Costco Customers Are Outraged Over the Chain's Harsh Membership Policy
The first thing that anyone knows (or should know) about Costco is that the retailer is members-only. This means regular checks to ensure shoppers are bonafide, card-carrying members are the norm, typically when they first enter the warehouse and then again when they're checking out. However, Costco workers have reportedly intensified membership checks at the self-checkout lines recently, frustrating and outraging customers who say they're getting "criminal" treatment from the chain.
Numerous Costco members have taken to Reddit over the last couple of weeks to share stories about recent Costco trips defined by these types of stressful encounters with employees. One Redditor shared that an employee recently confronted her mother-in-law at the self-checkout line and demanded to see a membership card, even though she was only tagging along as a guest and didn't plan to buy anything. Per Costco policy, members are allowed to bring their children and up to two guests into warehouses as long as only actual members purchase items.
Nevertheless, the Costco member who brought her mother-in-law said that she had to get through an intense round of "questioning" before she was even allowed to buy her groceries.
"I was so frazzled by the entire encounter and accusation that I could barely check myself out appropriately, but I got ahold of myself and got out of there," she wrote. "If you're really serious about cracking down on people figure out a better system because falsely accusing people and policing at a checkout line in a grocery store (that we pay for yearly) is just not it."
This post has racked up 1,800 comments so far, many from fellow Costco members who shared similar stories and vented their frustrations about being treated like a "criminal" while simply trying to buy groceries.
"Not as bad as your experience, but I was grilled at self-checkout yesterday. They wanted to see front and back of my card then asked me to verbally say my name to confirm it matched. It was such an awkward experience and I felt like the employee was digging to find anything wrong while other customers walked right on by," a Redditor responded.
In another Reddit post that has sparked significant discussion, a customer wrote that a Costco employee accused her of using someone else's card and refused to believe her identity even after presenting both her card and driver's license. The customer noted that she had made a couple of minor changes to her appearance since getting her membership photo taken, like dying her hair and growing it longer, but said the changes weren't drastic enough to make her unrecognizable.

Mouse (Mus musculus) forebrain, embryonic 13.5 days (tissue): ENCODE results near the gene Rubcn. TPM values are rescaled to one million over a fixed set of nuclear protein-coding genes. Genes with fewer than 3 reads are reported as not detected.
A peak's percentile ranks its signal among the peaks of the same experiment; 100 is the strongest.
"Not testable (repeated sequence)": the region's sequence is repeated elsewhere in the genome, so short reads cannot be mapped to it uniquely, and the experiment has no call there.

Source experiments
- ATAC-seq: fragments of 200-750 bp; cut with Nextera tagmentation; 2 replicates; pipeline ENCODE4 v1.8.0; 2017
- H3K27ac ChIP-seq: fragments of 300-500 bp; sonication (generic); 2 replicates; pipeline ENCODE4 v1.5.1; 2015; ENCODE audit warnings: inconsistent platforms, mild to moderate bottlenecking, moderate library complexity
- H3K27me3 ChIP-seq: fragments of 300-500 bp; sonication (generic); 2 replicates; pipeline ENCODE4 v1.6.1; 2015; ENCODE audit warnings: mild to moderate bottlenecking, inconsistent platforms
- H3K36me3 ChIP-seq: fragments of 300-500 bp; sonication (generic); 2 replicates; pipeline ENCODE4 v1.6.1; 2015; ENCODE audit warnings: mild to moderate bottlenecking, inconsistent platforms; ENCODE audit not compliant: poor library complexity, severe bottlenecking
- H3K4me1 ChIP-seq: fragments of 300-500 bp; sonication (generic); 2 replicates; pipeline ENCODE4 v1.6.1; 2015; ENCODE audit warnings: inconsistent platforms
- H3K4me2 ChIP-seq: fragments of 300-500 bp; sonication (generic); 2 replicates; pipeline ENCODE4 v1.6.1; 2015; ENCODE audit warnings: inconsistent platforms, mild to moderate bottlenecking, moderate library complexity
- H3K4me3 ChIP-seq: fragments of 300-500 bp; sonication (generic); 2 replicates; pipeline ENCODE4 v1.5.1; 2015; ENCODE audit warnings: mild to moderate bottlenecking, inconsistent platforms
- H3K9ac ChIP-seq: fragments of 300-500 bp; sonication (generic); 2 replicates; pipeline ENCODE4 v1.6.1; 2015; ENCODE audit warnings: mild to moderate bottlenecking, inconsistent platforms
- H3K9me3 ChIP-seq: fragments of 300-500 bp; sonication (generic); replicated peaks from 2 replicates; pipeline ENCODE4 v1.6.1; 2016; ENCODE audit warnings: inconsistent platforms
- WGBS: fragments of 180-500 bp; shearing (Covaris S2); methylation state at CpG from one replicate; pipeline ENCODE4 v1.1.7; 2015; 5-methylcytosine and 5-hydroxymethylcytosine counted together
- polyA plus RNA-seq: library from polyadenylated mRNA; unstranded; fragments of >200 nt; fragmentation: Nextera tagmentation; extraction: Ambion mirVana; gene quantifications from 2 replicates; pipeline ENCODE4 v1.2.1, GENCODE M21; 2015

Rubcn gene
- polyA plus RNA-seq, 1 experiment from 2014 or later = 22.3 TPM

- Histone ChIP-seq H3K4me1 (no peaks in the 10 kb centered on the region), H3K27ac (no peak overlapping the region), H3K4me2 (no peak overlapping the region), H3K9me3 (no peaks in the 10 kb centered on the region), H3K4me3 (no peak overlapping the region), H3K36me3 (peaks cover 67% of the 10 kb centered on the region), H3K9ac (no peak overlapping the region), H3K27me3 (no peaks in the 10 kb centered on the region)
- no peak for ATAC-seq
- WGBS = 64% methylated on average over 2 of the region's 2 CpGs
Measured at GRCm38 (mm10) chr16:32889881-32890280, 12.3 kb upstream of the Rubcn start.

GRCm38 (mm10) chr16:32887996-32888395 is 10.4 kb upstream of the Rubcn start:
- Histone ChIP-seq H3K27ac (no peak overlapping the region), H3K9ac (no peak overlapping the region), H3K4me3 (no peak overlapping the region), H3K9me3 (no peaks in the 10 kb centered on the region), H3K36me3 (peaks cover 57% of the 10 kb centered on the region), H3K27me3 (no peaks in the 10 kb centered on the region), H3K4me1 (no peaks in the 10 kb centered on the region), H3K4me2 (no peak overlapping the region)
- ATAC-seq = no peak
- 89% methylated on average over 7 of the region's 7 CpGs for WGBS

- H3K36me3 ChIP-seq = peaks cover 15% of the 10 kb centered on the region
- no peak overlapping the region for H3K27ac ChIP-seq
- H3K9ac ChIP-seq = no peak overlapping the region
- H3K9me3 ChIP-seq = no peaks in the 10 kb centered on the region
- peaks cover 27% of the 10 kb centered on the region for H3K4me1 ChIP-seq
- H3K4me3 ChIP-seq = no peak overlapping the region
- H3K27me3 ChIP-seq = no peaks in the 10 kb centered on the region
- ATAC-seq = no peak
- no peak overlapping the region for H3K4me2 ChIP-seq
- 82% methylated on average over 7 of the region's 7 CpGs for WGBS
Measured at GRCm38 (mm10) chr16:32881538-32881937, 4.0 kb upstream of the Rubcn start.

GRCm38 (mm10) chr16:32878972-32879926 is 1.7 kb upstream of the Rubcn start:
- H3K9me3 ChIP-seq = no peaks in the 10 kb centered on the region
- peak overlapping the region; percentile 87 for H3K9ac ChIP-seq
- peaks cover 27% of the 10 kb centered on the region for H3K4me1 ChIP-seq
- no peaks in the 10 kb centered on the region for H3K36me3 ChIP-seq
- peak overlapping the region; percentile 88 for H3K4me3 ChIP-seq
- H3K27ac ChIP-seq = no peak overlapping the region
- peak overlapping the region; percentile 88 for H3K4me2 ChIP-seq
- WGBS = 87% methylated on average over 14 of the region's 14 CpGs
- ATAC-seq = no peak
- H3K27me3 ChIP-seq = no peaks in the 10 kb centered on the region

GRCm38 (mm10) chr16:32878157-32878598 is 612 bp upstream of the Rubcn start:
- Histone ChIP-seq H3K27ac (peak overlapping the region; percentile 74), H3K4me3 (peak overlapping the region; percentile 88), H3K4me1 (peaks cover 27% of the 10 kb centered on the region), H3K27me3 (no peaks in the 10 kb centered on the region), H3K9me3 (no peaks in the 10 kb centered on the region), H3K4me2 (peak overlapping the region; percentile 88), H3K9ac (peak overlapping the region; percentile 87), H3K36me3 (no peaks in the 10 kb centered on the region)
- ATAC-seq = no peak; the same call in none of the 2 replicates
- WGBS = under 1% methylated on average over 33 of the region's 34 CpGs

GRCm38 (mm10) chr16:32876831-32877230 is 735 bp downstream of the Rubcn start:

"This happened to me recently," another member responded to the post. "I've grown my hair out and have a beard that I didn't have when I had my picture taken. The Costco self-checkout membership checker gave me a harder time than any customs official on my recent trip out of the country."
When contacted for comment on the member complaints, Costco shared the following statement: "Costco is able to keep our prices as low as possible because our membership fees help offset our operational expenses, making our membership fee and structure important to us. Costco's membership policy has not changed. We have always asked for membership cards at our registers at time of checkout."
"Our membership policy states that our membership cards are not transferable and since expanding our self-service checkout, we've noticed that non-member shoppers have been using membership cards that do not belong to them," the statement added. "We don't feel it's right that non members receive the same benefits and pricing as our members. As we already ask for the membership card at checkout, we are now asking to see their membership card with their photo at our self-service checkout registers."
Though Costco seems to have intensified its crackdown against suspected fraud at self-checkout lines in recent weeks, strict membership enforcement methods are nothing new at the chain. Prior to the recent spate of complaints, consumers had also reported being escorted out of warehouses or having accounts flagged for fraud after trying to purchase items using their parent's cards.